KATHMANDU (THE KATHMANDU POST) - Ms Harimaya Thapaliya, with her three daughters in tow, waited for nearly eight hours at the Kalanki district of Kathmandu on Monday, hoping to catch a bus to Biratnagar, her home town. A few buses drove past, but none stopped.
"All the buses were already full with passengers," said the 37-year-old mother. "I lost all my belongings in the earthquake and now I would like to go home, be with my family at this hour."
Ms Harimaya and her three children were at the Central Zoo in Jawalakhel town of Lalitpur district when the magnitude-7.9 earthquake struck Nepal on Saturday noon. The house where Ms Harimaya had lived on rent was reduced to rubble.
She and her children spent two nights at Tundikhel, a large grass-covered ground in the centre of Kathmandu, under the open sky, scared for their lives as series of aftershocks continued to rattle Kathmandu Valley and the districts nearby.
"We left Tundikhel and headed for Kalanki early in the morning to board a bus to Biratnagar, where my husband and in-laws are waiting for us. But not a single bus stopped for us," said Ms Harimaya, who has decided to stay put at Kalanki until she gets the bus that would take her and her three daughters home.
Like Ms Harimaya and her children, scores of people from outside Kathmandu Valley waited, in vain, at Kalanki for passenger buses to take them home.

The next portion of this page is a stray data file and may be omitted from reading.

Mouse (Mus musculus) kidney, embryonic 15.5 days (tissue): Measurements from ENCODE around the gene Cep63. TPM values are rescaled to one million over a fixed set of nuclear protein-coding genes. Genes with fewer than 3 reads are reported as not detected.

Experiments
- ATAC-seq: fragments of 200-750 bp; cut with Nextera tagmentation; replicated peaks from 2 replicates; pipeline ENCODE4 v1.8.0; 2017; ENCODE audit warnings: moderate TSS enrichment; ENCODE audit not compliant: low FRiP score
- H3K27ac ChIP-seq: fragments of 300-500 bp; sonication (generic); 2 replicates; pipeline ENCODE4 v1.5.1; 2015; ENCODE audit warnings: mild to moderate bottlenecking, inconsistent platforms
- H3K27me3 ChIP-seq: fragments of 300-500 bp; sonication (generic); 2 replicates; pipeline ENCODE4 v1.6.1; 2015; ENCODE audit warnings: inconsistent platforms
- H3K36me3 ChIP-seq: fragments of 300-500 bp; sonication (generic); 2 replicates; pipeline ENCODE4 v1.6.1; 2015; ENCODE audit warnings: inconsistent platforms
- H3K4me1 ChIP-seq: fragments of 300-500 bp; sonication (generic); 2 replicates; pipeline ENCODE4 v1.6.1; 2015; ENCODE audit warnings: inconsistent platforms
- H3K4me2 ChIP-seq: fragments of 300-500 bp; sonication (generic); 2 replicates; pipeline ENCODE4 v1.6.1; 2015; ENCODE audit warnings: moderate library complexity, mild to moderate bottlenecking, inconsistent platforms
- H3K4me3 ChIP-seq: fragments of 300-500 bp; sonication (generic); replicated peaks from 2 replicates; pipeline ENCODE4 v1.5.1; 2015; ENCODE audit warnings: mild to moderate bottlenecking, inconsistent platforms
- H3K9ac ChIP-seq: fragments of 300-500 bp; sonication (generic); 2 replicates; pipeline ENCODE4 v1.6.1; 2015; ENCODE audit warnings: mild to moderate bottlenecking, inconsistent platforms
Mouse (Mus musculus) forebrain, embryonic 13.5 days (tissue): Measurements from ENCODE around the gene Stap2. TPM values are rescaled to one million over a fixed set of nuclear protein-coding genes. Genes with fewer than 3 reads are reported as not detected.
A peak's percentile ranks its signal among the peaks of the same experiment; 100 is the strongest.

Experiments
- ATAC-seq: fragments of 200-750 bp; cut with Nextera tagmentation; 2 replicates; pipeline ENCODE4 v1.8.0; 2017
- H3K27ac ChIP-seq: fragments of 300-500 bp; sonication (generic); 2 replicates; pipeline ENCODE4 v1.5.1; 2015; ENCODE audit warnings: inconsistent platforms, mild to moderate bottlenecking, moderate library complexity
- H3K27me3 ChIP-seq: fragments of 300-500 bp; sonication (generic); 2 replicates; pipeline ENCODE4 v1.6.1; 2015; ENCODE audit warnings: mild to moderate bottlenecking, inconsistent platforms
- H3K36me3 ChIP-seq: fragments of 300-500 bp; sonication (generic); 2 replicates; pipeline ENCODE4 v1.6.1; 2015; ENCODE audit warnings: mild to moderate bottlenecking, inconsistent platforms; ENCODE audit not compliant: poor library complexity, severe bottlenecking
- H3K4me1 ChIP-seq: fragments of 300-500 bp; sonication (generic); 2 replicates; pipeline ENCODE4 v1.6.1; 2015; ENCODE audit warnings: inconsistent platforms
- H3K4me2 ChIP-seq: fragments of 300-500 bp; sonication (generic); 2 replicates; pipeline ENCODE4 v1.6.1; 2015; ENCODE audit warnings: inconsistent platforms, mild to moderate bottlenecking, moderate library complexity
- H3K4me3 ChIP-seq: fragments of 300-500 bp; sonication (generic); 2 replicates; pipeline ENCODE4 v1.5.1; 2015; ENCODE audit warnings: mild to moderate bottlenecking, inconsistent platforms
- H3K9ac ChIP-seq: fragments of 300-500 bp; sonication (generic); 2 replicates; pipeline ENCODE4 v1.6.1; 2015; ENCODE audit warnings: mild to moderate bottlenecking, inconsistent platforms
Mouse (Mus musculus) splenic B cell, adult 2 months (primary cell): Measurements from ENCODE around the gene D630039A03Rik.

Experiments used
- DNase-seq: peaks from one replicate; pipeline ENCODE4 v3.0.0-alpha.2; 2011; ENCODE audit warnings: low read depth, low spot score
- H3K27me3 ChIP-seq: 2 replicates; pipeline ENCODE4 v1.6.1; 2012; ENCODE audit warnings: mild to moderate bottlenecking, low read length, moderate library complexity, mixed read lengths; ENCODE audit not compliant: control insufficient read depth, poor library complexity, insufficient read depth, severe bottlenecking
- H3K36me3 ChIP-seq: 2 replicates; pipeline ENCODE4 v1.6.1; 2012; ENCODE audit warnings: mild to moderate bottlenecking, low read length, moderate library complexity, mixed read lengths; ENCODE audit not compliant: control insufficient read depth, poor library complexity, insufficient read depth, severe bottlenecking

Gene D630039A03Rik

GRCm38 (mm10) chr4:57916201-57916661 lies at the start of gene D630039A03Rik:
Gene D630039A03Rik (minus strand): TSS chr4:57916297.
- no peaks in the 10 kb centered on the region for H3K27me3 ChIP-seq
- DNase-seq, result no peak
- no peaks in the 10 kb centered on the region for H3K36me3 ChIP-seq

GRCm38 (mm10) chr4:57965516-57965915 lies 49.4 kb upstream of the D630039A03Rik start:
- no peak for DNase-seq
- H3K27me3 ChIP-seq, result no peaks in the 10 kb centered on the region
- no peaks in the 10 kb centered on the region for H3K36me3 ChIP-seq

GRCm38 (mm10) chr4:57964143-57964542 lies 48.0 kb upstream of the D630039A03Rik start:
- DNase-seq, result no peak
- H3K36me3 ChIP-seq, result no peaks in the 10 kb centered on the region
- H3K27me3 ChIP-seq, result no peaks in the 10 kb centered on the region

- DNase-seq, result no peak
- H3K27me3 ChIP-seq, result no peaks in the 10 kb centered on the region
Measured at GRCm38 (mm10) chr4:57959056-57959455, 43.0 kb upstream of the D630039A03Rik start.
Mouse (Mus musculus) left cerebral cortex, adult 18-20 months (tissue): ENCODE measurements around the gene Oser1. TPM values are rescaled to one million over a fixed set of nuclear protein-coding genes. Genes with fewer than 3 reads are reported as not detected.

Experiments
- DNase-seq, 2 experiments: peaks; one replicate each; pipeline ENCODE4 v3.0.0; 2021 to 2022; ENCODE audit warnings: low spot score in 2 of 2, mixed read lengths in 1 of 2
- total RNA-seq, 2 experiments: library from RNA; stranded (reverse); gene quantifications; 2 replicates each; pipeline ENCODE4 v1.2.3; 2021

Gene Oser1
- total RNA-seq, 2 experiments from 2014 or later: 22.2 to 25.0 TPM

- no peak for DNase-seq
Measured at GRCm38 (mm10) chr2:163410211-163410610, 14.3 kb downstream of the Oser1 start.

Mr Suraj Khanal, 25, of Fujel, Gorkha, could not get a bus as well. He said his parents and younger sister have not been contactable for the past two days, and that he is worried about their well-being.
"Even the phones of my relatives and neighbours are switched off," Mr Khanal lamented. "My elder brother who lived with me in Kathmandu left for Gorkha on foot yesterday, now even he is out of contact.
Ms Sapana Kharel, who had come to Kathmandu from Palpa to prepare for the IELTS test, said she could not even get a taxi, let alone a bus.
"My parents are worried and I am scared," said the 21-year-old.
Following Saturday's earthquake , the number of people trying to leave the valley has increased dramatically. But many of them are unable to leave because many buses that were supposed to arrive in Kathmandu from different parts of the country cancelled their scheduled trips in the wake of the earthquake .
Mr Tulasi Prasad Sitaula, secretary at the Ministry of Physical Infrastructure and Transportation, said even taxis are hard to find as most of the taxi drivers in Kathmandu are from places like Sindhupalchok, Kavre, Dolakha and Ramechhap, which were severely affected by the earthquake, and they have left for their homes to be with their families.
"It would take at least two more days for transportation system to return to normalcy. To that end, the government has decided to mobilise 350 buses from outside the Valley.
"These buses will not require route permits to make the trips," Mr Sitaula said.